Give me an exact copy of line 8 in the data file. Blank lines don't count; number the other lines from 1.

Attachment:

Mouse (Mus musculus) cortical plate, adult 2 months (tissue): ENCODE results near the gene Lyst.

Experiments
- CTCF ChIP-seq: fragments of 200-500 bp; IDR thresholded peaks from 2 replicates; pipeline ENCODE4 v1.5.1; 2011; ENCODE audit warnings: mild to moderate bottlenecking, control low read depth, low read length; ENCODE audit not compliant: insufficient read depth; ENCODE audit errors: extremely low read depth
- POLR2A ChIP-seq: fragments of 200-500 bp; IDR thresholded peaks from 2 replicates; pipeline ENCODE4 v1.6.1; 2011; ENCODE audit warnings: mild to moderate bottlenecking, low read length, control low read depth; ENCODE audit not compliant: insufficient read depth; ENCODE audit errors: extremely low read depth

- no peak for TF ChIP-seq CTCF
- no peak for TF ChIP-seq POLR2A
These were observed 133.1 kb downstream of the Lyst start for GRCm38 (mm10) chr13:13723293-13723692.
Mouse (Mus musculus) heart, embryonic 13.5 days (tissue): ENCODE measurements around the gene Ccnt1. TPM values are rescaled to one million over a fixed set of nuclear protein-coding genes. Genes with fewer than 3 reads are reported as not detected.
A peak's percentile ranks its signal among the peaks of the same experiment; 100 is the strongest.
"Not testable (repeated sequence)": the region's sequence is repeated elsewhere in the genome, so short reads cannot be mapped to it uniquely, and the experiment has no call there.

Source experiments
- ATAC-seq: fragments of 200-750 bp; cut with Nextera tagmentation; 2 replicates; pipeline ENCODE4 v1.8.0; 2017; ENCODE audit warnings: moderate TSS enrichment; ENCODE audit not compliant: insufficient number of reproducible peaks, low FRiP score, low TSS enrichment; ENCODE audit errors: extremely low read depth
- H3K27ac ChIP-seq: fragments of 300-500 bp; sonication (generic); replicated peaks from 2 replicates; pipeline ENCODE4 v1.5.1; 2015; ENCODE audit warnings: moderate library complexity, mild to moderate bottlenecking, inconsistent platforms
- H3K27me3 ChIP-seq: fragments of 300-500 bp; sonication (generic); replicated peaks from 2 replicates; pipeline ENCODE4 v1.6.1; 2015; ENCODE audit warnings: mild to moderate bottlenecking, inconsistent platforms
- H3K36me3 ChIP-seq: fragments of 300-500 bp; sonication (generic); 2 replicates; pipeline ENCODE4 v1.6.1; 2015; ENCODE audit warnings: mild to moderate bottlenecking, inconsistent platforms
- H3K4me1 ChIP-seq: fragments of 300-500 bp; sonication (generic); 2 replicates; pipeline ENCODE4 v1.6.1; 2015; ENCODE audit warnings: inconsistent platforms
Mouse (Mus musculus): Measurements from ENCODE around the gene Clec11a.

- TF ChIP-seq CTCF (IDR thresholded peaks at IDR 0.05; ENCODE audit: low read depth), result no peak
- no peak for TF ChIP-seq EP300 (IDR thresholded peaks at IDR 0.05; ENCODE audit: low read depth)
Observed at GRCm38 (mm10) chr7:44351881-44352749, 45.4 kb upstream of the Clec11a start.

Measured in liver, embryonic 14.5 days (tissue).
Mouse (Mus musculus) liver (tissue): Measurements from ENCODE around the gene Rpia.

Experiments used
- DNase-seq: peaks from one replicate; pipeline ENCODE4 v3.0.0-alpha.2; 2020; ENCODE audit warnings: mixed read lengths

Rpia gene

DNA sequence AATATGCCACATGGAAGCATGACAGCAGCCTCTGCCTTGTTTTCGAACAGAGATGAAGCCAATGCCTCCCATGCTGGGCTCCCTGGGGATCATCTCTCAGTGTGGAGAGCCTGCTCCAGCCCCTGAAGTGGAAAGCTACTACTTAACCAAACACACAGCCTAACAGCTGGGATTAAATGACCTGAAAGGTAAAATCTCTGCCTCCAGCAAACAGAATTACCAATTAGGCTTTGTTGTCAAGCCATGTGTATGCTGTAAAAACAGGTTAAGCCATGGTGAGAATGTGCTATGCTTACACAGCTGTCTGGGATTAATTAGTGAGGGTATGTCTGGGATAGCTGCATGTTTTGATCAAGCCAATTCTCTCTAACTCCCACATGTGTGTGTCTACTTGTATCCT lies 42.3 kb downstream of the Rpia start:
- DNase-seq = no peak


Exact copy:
Mouse (Mus musculus) heart, embryonic 13.5 days (tissue): ENCODE measurements around the gene Ccnt1. TPM values are rescaled to one million over a fixed set of nuclear protein-coding genes. Genes with fewer than 3 reads are reported as not detected.